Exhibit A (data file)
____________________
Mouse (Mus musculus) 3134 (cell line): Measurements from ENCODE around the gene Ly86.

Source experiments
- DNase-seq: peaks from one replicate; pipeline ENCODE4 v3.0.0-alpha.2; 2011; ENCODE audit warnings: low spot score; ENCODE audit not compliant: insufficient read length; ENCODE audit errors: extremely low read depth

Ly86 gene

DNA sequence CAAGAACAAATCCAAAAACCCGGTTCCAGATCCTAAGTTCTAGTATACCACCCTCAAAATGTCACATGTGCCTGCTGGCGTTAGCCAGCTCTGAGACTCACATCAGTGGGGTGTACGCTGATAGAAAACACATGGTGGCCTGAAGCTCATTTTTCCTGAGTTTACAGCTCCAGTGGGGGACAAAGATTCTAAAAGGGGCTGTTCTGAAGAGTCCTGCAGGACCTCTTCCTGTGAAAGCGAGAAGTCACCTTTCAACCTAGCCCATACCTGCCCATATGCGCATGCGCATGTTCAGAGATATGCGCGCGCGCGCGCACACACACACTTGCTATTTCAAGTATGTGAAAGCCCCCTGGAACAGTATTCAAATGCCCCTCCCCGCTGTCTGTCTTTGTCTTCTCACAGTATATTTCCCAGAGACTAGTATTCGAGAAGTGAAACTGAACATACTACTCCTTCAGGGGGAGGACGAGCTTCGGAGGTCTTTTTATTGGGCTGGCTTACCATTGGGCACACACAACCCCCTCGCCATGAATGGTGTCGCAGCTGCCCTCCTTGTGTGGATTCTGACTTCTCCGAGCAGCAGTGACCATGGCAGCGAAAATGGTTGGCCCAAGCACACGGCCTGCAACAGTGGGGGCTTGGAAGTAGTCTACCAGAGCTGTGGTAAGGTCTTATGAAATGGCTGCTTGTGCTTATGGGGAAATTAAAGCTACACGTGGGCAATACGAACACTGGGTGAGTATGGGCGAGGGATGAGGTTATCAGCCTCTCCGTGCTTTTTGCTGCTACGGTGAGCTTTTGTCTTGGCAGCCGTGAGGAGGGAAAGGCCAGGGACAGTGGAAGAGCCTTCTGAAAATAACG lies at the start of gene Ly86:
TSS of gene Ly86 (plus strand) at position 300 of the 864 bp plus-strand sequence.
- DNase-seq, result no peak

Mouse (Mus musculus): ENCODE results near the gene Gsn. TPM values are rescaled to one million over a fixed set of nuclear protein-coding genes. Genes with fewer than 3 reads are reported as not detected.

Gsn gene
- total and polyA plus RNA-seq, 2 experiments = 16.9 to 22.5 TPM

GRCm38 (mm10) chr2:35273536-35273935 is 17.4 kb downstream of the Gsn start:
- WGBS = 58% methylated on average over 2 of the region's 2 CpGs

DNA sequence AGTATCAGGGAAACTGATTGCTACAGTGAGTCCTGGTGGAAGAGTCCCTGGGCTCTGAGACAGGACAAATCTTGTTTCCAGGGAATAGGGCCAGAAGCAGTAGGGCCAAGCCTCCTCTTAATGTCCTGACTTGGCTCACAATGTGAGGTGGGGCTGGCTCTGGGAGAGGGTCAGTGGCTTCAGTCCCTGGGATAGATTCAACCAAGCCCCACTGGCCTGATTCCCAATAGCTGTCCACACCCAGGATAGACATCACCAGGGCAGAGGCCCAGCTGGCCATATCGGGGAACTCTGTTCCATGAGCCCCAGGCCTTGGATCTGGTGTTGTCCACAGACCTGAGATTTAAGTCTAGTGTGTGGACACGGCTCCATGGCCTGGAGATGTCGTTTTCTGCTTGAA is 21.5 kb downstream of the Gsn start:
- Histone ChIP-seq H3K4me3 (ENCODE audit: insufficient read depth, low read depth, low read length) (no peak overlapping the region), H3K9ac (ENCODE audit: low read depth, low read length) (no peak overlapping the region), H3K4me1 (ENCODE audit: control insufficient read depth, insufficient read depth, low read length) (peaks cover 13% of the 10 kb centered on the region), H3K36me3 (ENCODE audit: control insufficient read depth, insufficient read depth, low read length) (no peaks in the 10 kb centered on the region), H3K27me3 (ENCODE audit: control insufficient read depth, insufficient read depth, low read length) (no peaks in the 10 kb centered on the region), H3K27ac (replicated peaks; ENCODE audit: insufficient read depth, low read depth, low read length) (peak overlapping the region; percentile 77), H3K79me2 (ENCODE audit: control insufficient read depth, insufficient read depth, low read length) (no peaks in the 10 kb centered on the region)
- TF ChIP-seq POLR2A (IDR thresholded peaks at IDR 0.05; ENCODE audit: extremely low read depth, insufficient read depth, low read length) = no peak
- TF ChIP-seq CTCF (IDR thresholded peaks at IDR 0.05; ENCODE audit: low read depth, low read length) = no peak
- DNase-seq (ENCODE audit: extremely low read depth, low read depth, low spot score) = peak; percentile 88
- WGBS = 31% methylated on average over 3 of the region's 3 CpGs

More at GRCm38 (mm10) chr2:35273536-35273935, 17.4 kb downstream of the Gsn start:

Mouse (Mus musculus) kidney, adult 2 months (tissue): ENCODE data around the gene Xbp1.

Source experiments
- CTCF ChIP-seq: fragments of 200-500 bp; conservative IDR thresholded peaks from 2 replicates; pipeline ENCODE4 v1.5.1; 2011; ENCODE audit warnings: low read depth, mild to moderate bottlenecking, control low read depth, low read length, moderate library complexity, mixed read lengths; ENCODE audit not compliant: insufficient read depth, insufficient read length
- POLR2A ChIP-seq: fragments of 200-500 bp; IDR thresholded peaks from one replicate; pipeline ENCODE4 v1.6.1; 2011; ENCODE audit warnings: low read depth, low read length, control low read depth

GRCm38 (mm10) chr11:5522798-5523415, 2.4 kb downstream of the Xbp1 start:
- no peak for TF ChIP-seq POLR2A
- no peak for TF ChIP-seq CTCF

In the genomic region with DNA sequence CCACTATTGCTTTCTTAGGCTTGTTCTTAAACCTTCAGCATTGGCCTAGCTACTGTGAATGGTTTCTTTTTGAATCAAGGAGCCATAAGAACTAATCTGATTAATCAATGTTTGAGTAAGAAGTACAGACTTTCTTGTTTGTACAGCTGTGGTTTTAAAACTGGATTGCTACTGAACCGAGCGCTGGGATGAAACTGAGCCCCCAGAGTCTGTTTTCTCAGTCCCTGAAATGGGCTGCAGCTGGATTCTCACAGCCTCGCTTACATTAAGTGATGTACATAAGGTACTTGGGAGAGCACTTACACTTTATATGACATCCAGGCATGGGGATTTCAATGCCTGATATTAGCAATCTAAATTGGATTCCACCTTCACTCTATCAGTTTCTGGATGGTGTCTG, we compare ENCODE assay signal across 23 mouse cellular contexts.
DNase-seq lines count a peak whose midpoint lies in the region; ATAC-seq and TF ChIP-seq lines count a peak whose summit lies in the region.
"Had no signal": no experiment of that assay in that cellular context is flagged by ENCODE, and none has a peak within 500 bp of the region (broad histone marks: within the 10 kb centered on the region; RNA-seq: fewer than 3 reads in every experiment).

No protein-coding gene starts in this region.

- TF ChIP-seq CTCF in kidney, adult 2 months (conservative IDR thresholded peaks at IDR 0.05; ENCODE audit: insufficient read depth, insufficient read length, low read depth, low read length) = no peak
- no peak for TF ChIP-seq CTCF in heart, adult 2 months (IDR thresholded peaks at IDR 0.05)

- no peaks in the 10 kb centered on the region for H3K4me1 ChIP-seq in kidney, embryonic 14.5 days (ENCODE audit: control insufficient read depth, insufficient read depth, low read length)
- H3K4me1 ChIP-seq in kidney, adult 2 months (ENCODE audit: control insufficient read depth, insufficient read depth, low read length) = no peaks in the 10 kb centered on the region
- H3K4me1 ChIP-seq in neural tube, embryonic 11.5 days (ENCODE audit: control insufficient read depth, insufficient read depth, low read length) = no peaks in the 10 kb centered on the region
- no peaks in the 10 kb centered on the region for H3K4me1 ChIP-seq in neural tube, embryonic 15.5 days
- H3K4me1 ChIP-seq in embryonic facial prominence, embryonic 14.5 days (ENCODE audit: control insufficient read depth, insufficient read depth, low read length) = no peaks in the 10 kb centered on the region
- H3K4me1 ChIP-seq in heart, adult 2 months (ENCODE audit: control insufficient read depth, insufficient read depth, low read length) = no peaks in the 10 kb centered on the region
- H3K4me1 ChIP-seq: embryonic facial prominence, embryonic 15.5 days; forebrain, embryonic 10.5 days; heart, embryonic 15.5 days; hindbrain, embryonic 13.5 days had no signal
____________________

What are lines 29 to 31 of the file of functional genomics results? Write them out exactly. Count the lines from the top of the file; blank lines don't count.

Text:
"Had no signal": no experiment of that assay in that cellular context is flagged by ENCODE, and none has a peak within 500 bp of the region (broad histone marks: within the 10 kb centered on the region; RNA-seq: fewer than 3 reads in every experiment).

No protein-coding gene starts in this region.

- TF ChIP-seq CTCF in kidney, adult 2 months (conservative IDR thresholded peaks at IDR 0.05; ENCODE audit: insufficient read depth, insufficient read length, low read depth, low read length) = no peak